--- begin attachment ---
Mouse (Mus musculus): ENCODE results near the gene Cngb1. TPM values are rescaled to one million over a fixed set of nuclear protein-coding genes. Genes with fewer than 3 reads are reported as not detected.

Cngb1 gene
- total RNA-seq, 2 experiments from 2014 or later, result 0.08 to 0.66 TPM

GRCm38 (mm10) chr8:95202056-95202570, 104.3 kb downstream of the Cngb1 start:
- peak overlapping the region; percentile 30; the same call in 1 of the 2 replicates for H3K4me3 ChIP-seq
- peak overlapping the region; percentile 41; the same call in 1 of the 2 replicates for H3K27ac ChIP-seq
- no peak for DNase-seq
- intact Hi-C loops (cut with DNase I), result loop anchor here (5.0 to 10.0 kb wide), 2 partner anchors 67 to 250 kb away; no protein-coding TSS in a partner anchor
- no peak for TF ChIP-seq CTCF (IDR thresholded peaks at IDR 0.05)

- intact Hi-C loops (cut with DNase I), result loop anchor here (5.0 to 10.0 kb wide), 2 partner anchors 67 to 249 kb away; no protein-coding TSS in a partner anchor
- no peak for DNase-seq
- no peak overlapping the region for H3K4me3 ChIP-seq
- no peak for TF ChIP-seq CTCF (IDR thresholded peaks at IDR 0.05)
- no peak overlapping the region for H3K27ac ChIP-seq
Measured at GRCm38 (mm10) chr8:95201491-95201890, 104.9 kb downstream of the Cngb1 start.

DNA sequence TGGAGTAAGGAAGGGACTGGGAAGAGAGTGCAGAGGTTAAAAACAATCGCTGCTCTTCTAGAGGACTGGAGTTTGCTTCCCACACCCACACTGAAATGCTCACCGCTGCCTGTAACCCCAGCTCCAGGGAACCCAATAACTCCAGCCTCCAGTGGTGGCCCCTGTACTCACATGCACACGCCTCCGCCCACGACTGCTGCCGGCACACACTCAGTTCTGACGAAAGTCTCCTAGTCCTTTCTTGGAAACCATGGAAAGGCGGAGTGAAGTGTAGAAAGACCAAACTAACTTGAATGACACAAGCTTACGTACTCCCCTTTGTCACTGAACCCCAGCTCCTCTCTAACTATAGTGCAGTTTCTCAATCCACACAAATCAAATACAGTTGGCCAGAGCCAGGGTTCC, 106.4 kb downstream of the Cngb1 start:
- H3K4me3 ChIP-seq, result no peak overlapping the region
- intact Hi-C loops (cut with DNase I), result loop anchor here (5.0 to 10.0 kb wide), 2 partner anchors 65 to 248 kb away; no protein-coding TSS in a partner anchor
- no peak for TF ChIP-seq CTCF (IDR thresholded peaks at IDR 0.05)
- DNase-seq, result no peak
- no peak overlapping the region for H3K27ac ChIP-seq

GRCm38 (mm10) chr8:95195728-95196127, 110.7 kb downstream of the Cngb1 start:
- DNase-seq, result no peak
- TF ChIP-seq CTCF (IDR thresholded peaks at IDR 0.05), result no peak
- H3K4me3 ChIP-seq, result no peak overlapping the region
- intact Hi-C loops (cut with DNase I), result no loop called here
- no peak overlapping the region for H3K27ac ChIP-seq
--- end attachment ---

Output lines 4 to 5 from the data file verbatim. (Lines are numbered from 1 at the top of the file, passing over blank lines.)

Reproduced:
GRCm38 (mm10) chr8:95202056-95202570, 104.3 kb downstream of the Cngb1 start:
- peak overlapping the region; percentile 30; the same call in 1 of the 2 replicates for H3K4me3 ChIP-seq